“In bringing his exhibit to the US, ‘the world’s biggest arms exporter,’ Ziman goes some way to redirecting the one directional flow of the arms trade, inviting viewers to consider the original source of the guns on display.” “Ghosts” features the gun sculptures, installations, and photographs, and is on display from February 8 through March 2 at C.A.V.E. Gallery in Los Angeles. (via hi fructose and okay africa)
In 1998, Argentinian artist Nicola Constantino created ‘Peletería Humana’ (Human fur Boutique), a window display with twenty mannequins showing off Nicola’s heeled shoes, dresses and handbags. These elegant designs were fashion forward in a peculiar way: all pieces were made out of real human hair and colored latex cloth which patterns and textures imitated human nipples. The material, reminiscent of real human skin. was a definite erotic but also sickeningly monstrous and abnormal characteristic that made many recoil in disgust.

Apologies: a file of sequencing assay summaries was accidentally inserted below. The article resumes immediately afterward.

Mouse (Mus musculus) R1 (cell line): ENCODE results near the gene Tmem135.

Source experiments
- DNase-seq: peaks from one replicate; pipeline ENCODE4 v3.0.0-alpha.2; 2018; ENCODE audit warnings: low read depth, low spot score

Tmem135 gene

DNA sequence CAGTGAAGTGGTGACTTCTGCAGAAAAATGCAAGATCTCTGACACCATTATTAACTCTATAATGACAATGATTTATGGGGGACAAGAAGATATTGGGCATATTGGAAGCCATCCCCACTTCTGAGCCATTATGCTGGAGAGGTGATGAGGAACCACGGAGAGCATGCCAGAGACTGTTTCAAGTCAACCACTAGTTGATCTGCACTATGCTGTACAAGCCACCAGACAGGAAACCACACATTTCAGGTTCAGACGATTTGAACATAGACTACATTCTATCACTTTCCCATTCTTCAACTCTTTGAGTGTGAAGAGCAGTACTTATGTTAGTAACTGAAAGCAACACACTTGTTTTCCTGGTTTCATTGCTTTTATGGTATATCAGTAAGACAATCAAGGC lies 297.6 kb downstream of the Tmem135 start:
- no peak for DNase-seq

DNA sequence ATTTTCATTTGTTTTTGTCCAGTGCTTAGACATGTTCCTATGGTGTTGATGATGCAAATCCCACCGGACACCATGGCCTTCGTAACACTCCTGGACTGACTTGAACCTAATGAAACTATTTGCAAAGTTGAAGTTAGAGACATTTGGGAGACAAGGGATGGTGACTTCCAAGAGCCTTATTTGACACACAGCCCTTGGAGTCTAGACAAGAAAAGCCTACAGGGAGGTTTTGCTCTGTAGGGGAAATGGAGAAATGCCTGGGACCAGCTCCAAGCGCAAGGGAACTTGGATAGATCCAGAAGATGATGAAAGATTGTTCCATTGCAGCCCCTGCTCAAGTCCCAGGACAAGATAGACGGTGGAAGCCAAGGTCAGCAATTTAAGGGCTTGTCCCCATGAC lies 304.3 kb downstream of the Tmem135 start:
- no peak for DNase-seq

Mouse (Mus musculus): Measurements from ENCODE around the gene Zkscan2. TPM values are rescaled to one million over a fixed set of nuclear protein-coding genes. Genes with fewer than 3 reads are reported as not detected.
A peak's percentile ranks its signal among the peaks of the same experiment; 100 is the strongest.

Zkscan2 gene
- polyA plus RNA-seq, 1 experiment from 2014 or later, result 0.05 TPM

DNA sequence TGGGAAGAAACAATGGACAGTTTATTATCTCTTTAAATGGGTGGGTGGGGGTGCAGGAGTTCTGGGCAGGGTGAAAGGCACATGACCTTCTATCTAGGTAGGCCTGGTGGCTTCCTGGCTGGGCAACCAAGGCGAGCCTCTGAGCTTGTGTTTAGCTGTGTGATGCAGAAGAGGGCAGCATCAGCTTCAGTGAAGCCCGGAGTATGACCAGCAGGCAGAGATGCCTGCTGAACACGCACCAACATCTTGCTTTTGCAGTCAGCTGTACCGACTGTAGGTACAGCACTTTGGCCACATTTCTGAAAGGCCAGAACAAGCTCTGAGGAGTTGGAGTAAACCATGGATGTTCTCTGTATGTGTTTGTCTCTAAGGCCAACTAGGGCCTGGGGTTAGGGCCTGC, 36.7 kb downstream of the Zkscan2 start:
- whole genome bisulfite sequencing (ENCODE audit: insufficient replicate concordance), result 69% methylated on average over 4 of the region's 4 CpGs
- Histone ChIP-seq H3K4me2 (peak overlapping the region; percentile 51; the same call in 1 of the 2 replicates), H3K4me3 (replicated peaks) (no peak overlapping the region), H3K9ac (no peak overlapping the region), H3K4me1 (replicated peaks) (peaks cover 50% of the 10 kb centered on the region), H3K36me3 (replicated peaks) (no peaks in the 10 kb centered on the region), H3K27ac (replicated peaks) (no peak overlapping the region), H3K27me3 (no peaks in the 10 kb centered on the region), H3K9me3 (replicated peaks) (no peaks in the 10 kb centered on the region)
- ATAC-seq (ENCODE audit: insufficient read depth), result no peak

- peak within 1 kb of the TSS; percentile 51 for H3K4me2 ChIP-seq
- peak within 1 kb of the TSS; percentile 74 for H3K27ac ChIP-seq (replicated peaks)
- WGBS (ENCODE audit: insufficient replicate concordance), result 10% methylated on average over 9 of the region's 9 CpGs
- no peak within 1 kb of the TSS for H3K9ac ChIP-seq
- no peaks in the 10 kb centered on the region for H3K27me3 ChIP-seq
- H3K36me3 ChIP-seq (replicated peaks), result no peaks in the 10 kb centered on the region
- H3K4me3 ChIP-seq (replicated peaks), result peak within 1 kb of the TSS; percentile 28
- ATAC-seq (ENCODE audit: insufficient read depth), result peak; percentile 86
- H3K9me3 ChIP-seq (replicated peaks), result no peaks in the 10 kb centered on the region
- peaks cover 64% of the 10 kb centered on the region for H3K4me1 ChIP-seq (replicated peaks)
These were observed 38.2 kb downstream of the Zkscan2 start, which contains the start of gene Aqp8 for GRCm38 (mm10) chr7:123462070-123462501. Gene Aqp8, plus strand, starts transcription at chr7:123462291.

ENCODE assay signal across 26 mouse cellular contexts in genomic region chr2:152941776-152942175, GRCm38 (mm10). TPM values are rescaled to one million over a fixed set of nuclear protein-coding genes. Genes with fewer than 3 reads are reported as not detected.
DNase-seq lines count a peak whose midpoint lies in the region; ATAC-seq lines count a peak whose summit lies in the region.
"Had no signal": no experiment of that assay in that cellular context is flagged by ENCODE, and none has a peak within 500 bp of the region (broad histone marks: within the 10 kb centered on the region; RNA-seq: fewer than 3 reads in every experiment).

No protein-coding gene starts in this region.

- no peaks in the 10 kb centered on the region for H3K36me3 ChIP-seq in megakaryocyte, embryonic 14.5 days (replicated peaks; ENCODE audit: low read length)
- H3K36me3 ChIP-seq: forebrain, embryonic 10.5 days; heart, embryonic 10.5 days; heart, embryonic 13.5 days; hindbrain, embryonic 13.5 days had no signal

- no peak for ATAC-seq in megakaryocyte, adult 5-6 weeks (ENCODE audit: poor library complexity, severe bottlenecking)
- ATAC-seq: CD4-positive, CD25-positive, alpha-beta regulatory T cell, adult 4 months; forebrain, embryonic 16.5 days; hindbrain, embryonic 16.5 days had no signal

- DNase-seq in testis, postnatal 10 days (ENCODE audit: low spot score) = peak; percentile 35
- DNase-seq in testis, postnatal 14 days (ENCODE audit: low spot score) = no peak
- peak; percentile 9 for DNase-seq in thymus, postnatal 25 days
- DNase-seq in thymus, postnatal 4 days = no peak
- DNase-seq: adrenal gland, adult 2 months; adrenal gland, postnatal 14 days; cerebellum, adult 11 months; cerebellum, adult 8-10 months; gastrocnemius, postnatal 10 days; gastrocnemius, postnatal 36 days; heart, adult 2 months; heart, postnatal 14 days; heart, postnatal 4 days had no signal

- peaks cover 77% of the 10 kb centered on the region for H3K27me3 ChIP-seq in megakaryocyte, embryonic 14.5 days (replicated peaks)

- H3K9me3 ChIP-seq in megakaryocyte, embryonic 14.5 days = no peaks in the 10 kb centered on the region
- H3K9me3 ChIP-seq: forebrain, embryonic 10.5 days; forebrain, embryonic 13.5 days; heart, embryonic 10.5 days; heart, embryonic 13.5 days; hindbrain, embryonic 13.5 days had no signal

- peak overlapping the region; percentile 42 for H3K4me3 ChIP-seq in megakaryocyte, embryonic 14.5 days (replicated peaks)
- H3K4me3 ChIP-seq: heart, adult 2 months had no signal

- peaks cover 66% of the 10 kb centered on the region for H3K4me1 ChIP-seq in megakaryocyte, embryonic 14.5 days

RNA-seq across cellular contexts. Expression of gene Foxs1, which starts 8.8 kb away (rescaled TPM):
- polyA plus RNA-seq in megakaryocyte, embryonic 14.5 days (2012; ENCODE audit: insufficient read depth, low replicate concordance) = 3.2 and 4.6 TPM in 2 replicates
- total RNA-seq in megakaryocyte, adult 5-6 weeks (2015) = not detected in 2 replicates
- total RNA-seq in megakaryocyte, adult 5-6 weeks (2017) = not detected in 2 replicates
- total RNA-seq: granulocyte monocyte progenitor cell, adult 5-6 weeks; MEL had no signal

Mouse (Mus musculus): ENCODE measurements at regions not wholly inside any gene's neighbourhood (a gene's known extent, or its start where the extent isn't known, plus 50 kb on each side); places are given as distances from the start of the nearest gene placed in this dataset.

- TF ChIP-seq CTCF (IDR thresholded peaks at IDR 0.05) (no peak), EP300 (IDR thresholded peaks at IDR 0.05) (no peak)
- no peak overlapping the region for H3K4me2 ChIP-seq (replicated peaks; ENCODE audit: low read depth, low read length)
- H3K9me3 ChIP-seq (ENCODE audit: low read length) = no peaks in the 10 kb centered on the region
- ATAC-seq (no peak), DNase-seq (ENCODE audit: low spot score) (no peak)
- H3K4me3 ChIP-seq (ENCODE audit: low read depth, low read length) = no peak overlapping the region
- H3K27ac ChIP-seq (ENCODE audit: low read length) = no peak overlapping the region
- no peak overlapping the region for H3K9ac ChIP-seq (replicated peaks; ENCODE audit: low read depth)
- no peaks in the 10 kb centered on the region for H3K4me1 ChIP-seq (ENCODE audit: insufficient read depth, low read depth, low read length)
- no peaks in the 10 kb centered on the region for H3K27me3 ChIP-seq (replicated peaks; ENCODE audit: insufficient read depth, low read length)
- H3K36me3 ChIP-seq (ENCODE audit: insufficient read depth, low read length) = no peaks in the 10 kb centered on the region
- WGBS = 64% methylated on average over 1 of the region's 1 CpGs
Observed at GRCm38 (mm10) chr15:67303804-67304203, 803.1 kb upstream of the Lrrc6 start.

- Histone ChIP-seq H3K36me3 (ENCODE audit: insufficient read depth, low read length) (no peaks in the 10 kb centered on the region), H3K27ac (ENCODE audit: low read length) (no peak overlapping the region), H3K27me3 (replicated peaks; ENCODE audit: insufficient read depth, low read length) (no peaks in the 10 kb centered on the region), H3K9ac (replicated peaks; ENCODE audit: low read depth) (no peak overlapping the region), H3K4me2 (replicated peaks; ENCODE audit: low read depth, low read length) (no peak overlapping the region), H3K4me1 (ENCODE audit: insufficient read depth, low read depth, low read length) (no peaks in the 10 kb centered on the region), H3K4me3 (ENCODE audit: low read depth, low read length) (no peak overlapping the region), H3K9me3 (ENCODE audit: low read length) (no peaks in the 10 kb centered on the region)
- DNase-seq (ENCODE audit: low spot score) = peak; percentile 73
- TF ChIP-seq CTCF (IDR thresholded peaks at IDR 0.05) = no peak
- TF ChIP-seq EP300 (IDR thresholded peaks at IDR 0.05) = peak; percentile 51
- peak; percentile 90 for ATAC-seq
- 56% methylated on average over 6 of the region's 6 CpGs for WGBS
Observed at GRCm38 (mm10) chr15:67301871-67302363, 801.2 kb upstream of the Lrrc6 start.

The attractive yet repulsive pieces delineate the artist’s ideas about two highly addictive societal desires: expensive consumer goods and sex. By creating these garments out of human hair and cloth that reproduced the human skin, she entices the viewer to see, simultaneously, both desires in the same object. We can also say that her ‘elegant’, high end creations (all which are wearable pieces of art) play with notions of the natural and the artificial, ideas of identity in a consumer society, and the materiality of the human body in contemporary times.